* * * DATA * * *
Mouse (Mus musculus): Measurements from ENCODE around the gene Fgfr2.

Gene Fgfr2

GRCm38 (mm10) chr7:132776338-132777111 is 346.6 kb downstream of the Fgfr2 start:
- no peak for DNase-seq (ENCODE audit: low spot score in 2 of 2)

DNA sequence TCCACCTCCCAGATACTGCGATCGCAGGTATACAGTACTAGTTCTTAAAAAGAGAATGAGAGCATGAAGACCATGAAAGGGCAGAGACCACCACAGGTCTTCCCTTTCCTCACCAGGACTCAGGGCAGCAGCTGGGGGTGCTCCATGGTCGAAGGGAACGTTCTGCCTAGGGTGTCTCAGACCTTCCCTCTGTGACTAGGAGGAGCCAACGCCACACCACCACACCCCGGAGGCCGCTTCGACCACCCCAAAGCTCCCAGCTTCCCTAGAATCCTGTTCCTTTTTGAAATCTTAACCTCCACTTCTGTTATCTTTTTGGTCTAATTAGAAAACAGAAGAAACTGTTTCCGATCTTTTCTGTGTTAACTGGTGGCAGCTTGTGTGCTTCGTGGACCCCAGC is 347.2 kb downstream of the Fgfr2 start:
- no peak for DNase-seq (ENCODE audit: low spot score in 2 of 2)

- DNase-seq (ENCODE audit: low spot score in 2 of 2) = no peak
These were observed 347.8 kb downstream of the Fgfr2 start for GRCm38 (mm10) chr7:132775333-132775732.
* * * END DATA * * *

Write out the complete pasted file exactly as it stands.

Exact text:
Mouse (Mus musculus): Measurements from ENCODE around the gene Fgfr2.

Gene Fgfr2

GRCm38 (mm10) chr7:132776338-132777111 is 346.6 kb downstream of the Fgfr2 start:
- no peak for DNase-seq (ENCODE audit: low spot score in 2 of 2)

DNA sequence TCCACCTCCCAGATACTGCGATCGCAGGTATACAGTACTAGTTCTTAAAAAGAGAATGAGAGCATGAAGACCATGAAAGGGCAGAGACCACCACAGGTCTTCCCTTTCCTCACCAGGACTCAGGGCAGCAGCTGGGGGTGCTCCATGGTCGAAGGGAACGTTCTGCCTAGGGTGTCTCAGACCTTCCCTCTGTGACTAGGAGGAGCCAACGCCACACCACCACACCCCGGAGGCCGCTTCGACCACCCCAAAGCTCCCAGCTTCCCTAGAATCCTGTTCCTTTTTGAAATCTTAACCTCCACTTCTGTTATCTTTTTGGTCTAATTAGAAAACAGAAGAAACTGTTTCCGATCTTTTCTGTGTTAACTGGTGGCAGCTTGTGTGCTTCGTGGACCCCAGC is 347.2 kb downstream of the Fgfr2 start:
- no peak for DNase-seq (ENCODE audit: low spot score in 2 of 2)

- DNase-seq (ENCODE audit: low spot score in 2 of 2) = no peak
These were observed 347.8 kb downstream of the Fgfr2 start for GRCm38 (mm10) chr7:132775333-132775732.